CRISPR/Cas9 delivery: A New Technology Faces an Old Problem
posted February 6, 2017
Since its revolutionary introduction, you would be hard-pressed to find a scientist that has not heard of CRISPR/Cas9 gene editing technology. CRISPRs, or clustered regularly interspaced short palindromic repeats, are derived from the immune system of bacteria, where they have been used for eons as a defense mechanism against invading viruses. When CRISPRs are transcribed into RNA, they will specifically look for a certain target sequence found on strands of DNA, encoding the cutting enzyme Cas9, and cut the DNA at that location. In bacteria, this strategy means that the CRISPRs can target the DNA of viruses, cutting the strands and rendering the virus useless. For human researchers, it means we can use this highly customizable system to target and modify any part of the genome in a cut-and-paste manner, potentially allowing us to fix the DNA mutations that cause a myriad of currently incurable diseases.
Since the implementation of CRISPR/Cas9 engineering, its impact has been evident in the amazing progress in gene editing. This is particularly true in the field of muscular dystrophy, where the mutation causing this disease has been successfully edited out in a mouse model. However, CRISPR technology is hampered by something that has been a long-standing problem in other fields such as cancer research: the delivery of CRISPR into the target cell type.
The successful delivery of any therapeutic, such as cancer drugs, is faced with many challenges. The drugs must stay stable when injected into the blood stream until they reach the tissue, but since the drugs are toxic, precautions must be taken to ensure they do not enter any off-target tissues like the liver, causing detrimental side effects. Similar to cancer drugs, it is undesirable to have CRISPR/Cas9 degrade before reaching its target cells. Also, since CRISPR is such a powerful genome editing tool, we don’t want it to enter the wrong cell type where it might begin cutting off-target DNA. If that isn’t enough, unlike drug delivery, CRISPR/Cas9 has the added challenge of delivering both an RNA sequence (CRISPR) and a protein (Cas9), which have differing chemical and physical properties.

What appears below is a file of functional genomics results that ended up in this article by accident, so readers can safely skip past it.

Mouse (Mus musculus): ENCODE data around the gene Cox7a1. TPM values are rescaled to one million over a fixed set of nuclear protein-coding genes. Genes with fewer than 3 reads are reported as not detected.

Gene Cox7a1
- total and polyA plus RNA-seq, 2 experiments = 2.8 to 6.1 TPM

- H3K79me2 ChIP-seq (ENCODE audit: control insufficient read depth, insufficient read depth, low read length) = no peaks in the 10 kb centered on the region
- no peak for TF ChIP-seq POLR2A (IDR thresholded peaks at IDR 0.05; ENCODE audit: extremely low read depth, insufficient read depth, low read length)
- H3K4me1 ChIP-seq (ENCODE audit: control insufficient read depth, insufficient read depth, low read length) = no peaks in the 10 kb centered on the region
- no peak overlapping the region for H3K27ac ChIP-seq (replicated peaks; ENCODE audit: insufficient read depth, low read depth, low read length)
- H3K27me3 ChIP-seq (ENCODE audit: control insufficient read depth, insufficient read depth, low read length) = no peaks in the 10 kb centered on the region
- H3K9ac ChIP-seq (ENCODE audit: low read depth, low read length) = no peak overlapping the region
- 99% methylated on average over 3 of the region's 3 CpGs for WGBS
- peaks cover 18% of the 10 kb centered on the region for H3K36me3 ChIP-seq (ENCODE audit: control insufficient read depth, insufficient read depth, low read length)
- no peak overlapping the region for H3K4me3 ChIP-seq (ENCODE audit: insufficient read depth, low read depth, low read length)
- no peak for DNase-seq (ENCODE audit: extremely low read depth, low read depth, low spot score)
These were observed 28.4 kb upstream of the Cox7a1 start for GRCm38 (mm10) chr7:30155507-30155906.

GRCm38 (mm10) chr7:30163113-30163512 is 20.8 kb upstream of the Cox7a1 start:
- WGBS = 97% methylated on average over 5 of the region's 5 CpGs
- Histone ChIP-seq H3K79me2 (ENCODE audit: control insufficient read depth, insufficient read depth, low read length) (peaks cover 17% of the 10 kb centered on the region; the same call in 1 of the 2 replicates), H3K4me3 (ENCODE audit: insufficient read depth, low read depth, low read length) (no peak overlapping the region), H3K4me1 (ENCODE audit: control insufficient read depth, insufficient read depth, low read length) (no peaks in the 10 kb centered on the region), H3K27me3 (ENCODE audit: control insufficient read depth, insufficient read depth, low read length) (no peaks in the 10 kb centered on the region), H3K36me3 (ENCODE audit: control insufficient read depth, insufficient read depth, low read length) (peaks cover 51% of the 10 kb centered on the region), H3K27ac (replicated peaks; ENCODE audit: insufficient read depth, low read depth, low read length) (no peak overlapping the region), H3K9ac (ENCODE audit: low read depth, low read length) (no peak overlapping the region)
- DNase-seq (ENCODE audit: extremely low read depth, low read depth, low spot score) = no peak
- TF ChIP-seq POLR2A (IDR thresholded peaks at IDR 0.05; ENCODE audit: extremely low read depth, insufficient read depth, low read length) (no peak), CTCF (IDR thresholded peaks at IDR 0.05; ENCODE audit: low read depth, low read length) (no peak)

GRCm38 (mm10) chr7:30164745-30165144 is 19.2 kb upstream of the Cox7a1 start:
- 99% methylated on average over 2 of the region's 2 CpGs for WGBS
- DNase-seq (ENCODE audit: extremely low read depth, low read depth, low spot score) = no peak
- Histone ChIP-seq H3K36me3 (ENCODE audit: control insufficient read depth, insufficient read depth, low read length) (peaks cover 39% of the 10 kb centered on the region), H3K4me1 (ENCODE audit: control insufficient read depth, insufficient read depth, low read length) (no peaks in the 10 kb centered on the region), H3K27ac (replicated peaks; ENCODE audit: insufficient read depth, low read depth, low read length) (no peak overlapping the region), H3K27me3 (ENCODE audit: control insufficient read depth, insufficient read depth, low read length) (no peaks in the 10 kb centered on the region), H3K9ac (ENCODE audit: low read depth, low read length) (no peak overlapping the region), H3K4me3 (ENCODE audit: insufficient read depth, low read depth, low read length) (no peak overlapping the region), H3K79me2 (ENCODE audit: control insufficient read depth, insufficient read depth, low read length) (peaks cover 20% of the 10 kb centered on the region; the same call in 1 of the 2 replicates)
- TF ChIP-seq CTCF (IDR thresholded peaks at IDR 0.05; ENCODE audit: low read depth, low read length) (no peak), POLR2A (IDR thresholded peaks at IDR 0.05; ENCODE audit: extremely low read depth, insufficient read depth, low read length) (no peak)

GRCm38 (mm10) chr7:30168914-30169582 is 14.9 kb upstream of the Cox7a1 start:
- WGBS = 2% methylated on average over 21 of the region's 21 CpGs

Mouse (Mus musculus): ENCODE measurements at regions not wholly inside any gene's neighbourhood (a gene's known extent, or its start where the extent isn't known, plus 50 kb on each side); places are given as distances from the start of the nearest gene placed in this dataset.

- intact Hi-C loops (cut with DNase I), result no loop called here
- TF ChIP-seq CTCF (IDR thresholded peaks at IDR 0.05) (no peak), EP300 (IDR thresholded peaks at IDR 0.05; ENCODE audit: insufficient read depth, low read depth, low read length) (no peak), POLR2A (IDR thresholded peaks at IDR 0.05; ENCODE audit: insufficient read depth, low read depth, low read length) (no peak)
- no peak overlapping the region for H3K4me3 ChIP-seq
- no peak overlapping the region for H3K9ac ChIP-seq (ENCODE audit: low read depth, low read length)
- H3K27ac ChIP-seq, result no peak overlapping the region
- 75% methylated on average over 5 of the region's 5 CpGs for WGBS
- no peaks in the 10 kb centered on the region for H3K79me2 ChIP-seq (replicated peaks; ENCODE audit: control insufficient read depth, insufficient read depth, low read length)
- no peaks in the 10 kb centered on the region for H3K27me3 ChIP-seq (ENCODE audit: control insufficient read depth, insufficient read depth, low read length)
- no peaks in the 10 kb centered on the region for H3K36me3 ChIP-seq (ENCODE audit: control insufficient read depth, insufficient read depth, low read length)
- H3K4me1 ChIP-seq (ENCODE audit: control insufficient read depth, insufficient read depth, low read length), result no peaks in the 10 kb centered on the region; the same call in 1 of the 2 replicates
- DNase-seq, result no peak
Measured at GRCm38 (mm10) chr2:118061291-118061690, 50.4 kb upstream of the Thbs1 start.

To Viral Vector or not to Viral Vector
Currently, scientists researching drug delivery use a variety of strategies to meet the above criteria. Drugs can be placed in protective nanoparticles made up of water-insoluble lipids that can transport them safely through the circulatory system. They can also be tagged with ligands (i.e., proteins) that will target and cause entry of the drug only into a specific type of cell; for example in breast cancer therapy many delivery systems make use of HER-2, a protein receptor that is overexpressed only on the surface of breast cancer cells. Researchers are currently exploring two main methods for CRISPR/Cas9 delivery: viral and non-viral vectors. Viral vectors, such as adeno-associated shuttles, use the natural shell of viruses as a cargo bay. They have a high efficiency of delivery and low immunogenicity, but suffer from safety concerns and cannot carry very much material. Some researchers have looked into methods to increase their packing capacity, including delivering CRISPR and Cas9 in separate vectors, and using a smaller molecular weight version of Cas9. Non-viral vectors, like those mentioned for cancer drug delivery, make use of artificial lipid- or polymer-based nanoparticles to transport the CRISPR/Cas9 system. Due to the negative charge of RNA, it can be encapsulated in positively charged particles simply by using electrostatic interactions. This strategy avoids the potential safety concerns with the use of a viral vector, allows for the large-scale synthesis of carriers, and the physical and chemical properties of the carrier can be tailored to suit each delivery need. Although it might seem like nanocarriers are the superior system, they are often associated with low transfection efficiency, poor stability, and immunogenicity. It is clear that as the variety of therapeutic targets continues to expand, researchers employing CRISPR will need to turn their focus to the delivery method. While viral vectors are a more established and well known strategy for gene delivery, researchers may need to employ synthetic polymers in order to match the customizability of the CRISPR technology and translate it into clinical practice.